Tuesday, October 18, 2011

John Ash, "The Middle Kingdom"

In those days we spent our time
sitting quietly in softly lighted rooms
designed for that purpose, trying not
to let any involuntary line of thought
arrive at its logical (and, of course,
regrettable) conclusion: namely
that our days were numbered.

We were all well-fed and warmly clothed, and
experienced no misgivings on this account.
The oceans were calm and shallow,
the rivers stocked with salmon. Each spring
brilliantly coloured birds passed over
on their way to northern lakes and hills.
Poems were often penned concerning
their brief and glorious transit. When
they returned in autumn we succumbed
to appropriate feelings of mild regret.

Our figurative art gave no hint of the fact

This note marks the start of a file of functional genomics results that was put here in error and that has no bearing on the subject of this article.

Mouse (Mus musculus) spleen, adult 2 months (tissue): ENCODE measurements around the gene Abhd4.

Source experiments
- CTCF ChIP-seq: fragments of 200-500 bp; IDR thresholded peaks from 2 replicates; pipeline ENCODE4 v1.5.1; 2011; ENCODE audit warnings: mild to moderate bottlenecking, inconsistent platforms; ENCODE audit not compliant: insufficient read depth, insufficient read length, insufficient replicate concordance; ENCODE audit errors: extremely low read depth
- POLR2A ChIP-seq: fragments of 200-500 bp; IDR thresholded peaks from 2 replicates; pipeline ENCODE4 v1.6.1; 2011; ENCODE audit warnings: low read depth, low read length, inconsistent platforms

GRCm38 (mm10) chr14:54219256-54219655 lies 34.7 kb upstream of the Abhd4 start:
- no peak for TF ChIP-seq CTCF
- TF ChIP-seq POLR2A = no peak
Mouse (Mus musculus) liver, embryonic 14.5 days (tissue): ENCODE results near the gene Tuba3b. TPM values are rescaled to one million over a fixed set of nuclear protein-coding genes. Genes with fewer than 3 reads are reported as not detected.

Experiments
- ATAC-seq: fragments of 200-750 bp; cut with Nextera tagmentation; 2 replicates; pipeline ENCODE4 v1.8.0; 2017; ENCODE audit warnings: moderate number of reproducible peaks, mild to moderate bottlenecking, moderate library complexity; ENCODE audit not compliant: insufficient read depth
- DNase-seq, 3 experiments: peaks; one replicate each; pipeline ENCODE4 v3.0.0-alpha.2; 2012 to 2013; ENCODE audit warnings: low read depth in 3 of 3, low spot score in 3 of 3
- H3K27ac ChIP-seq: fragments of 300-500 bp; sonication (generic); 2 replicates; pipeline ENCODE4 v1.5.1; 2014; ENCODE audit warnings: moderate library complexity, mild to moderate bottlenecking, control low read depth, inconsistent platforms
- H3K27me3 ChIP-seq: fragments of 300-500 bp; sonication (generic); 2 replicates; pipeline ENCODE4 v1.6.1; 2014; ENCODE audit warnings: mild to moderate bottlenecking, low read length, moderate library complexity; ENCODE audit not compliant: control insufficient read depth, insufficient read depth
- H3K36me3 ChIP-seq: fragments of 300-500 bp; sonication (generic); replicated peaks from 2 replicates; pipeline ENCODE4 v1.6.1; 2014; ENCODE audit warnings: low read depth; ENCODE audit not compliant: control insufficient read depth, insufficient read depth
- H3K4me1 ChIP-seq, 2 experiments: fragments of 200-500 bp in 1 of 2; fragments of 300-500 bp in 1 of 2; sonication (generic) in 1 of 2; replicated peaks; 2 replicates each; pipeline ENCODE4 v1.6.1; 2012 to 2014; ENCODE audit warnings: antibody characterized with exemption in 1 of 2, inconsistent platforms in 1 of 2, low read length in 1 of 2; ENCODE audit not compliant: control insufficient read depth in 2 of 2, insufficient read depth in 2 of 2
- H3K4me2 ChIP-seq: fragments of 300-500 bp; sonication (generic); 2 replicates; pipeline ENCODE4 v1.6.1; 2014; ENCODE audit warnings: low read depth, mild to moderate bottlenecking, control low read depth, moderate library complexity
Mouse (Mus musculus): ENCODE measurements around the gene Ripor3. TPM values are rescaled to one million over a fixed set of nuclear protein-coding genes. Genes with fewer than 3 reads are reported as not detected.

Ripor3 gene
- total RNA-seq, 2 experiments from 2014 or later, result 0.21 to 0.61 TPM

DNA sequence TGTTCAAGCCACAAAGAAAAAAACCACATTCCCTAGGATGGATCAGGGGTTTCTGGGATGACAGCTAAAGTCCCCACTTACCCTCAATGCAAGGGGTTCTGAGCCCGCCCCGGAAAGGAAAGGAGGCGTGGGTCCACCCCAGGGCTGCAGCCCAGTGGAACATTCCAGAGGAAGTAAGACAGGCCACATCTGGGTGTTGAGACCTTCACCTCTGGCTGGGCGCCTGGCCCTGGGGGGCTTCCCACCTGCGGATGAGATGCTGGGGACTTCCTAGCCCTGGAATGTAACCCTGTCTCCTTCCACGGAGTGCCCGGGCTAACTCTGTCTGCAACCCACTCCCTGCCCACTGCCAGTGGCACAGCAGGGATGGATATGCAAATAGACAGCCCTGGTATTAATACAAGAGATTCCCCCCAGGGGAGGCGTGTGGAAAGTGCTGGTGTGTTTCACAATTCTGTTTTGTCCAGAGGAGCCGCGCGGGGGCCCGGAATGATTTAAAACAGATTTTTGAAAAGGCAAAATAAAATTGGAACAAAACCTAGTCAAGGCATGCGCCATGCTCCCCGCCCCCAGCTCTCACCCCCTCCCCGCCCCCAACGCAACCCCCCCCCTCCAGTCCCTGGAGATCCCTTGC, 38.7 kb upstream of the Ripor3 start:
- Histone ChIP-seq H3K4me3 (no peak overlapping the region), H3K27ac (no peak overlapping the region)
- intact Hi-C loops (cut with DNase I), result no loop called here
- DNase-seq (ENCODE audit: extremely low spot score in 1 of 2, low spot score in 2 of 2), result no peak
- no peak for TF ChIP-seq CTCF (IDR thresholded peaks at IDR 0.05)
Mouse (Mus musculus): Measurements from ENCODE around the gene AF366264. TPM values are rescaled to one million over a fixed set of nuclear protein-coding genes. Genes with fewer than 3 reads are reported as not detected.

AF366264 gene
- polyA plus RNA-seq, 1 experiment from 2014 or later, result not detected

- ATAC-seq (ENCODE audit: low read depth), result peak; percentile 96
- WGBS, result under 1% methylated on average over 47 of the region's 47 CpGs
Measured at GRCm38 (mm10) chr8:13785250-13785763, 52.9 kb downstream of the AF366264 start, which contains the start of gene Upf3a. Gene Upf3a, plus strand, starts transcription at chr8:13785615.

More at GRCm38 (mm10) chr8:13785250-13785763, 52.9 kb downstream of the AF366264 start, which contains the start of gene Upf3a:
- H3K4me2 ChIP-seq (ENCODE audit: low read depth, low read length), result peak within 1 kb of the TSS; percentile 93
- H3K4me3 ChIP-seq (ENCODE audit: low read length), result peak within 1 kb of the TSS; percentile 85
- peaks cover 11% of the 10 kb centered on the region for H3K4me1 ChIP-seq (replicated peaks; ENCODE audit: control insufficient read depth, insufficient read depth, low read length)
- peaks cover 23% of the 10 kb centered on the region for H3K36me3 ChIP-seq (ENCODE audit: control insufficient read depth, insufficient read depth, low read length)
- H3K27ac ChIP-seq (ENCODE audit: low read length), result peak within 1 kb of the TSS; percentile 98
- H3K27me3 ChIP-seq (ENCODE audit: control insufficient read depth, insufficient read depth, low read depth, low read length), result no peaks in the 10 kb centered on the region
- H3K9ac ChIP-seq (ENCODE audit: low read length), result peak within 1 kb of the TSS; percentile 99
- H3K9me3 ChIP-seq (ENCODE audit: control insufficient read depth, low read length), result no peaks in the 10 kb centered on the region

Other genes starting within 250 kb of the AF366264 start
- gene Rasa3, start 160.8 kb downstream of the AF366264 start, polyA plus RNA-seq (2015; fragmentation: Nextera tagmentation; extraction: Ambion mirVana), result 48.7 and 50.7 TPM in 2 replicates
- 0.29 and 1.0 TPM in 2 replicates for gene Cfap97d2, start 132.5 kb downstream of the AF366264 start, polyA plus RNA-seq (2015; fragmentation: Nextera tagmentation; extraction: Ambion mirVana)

that male animals experienced erections,
nor were children obliged to light the match
that would incinerate their families.
Similarly It was not considered necessary
to rip your opponent’s lips from his face
or force him to digest his ears.

How slow that time now seems,
how sweet, how gradual every graceful gesture!
But it is impossible to regret its passing
It was not a time of truth and realism.
The passage of migratory birds
did not accord to the facts, nor
the coming of spring, nor a man’s respect
for women, nor courtesy, friendship, honour…

Regret is impossible
(and, besides, nostalgia
is an imprisonable offense) now
that every issue is as clear as blood,
bright as tears, and we live
in understanding even as we die.

~ John Ash, "The Middle Kingdom"

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